These bestsellers rely, like the Bible, on instructive anecdotes, and a favorite anecdote is that of Phineas Gage, who in 1848 had his brain pierced by an iron rod after a railroad explosion. Gage’s personality was fabled to have altered in essential ways following the accident, and this has been taken as proof that our character is contained in certain segments of the brain. Robinson’s point-by-point demolition of the overreaching certitudes drawn from this story is immensely effective – she shows, in essence, that what we know about Gage, whose accident was over 150 years ago and was only spottily documented, is based on lore, not evidence. It is typical of these books, Robinson writes, that an event which can support no more than intriguing hypotheses is made to seem like irrefutable proof. Similarly, Richard Dawkins and others will talk of genes and memes in the same sentence as though both share an equal reality, despite the fact that the former are physically verifiable and the latter are purely theoretical constructs that have never been mapped with any credibility.
But it’s the other assumption – that there is no God – that bothers Robinson even more, because it then compels the popularizers to account for the annoying persistence of faith in a world full of telescopes and microscopes. Those who do so must deal with two uncomfortably coexisting statements: God does not exist; nearly everyone believes that God exists. One response to this apparent contradiction has been to say, There’s something going on here that we don’t understand. The other response has been, Nearly everyone is deluding themselves. You need not be on the front lines of the God Debates to know which explanation Robinson’s opponents prefer.
The bulk of Absence of Mind, then, is a précis on the ways that 20th century intellectuals have embraced mass delusion as the explanation for the stubborn continuation of faith in the unprovable, a modern tendency Robinson calls a “polemic against the mind.” The meme theory, for instance, by submitting behavioral patterns to a mathematical equation, emphasizes the idea that “our minds are not our own.” Freud, although he pioneered a branch of study deeply at odds with evolutionary biology, also consistently asserted that, in Robinson’s paraphrase, “the mind is not to be trusted.”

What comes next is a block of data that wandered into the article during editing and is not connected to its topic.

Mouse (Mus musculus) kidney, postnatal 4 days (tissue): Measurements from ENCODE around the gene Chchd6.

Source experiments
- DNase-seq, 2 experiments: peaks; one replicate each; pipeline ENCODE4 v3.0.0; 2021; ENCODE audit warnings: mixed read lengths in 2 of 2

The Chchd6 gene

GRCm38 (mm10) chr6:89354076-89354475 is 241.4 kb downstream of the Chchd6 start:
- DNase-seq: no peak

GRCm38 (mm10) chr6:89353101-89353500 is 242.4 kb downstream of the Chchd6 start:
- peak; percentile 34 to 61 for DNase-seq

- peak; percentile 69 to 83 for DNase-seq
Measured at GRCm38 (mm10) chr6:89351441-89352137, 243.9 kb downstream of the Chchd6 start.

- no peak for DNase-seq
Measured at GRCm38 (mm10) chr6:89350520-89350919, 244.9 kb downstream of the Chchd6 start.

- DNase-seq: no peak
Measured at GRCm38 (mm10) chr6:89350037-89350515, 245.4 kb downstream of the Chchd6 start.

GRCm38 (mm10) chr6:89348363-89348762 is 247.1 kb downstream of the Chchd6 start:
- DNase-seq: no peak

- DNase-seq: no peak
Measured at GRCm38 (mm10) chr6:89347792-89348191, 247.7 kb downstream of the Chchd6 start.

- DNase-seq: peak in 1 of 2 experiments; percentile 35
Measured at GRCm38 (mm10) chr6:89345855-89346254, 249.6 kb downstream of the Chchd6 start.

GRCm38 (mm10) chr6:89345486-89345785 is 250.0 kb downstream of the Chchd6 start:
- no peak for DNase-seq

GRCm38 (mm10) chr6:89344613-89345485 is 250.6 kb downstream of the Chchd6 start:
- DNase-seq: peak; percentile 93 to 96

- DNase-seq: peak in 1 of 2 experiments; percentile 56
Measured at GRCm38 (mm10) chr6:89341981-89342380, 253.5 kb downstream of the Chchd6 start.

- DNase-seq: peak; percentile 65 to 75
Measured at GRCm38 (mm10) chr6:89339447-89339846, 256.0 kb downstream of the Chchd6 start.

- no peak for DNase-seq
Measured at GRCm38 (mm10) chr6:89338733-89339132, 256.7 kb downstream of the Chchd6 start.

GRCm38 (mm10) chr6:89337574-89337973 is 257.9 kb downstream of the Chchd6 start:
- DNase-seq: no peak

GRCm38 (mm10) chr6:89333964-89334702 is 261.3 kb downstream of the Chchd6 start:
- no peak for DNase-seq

The tie that binds such different worldviews, she writes, is the assumption that “we do not know our own minds, our own motives, our own desires. And – an important corollary – certain well-qualified others do know them.” As an antidote to this sort of overreaching arrogance, Robinson offers up William James, who took the position that “unknowability is the first thing about reality that must be acknowledged” – a position, Robinson adds, that is actually more scientific than that of the popularizers because it “accords uncannily well with the idea of indeterminacy in modern physics.”
This is about as far as Robinson is willing to go in Absence of Mind, although there are moments when we see her edging toward more personal ground. For a half a page she hints at her religious belief that human nature is not the product of accident but design – and then leaves that thought behind. At moments in the chapter “The Strange History of Altruism” we can feel her working up to a passionate cri de coeur against the insistence that generosity is always, at heart, based on self-interested survival instincts – and then the peroration is put aside. Most temptingly, Robinson at times seems on the verge of making a defense of the mind from the perspective of a creative artist: what the New Atheists call delusions seems from that point of view to be only a pejorative label for the imagination, and to speak of someone freed from the “spell” of so-called delusions is to evoke a creature that has no relationship to human beings. But this thought, too, is left unfinished.
The frustrating impediment to these more deeply felt explorations brings us to the question of Robinson’s intended audience, and that in turn leads us back to the prose. Absence of Mind originated as a series of lectures at Yale University, and I wonder how many staunch believers had their faith in God shaken as hours of colorless, jargon-heavy oratory filled the auditorium. Here, for example, is a doozy of a sentence from the early pages, when Robinson is establishing her keynote, that modern discontents are related to our inability to trust our own beliefs and experiences. She writes,
Assuming that there is indeed a modern malaise, one contributing factor might be the exclusion of the felt life of the mind from the accounts of reality proposed by the oddly authoritative and deeply influential parascientific literature that has long associated itself with intellectual progress, and the exclusion of felt life from the varieties of thought and art that reflect the influence of these accounts.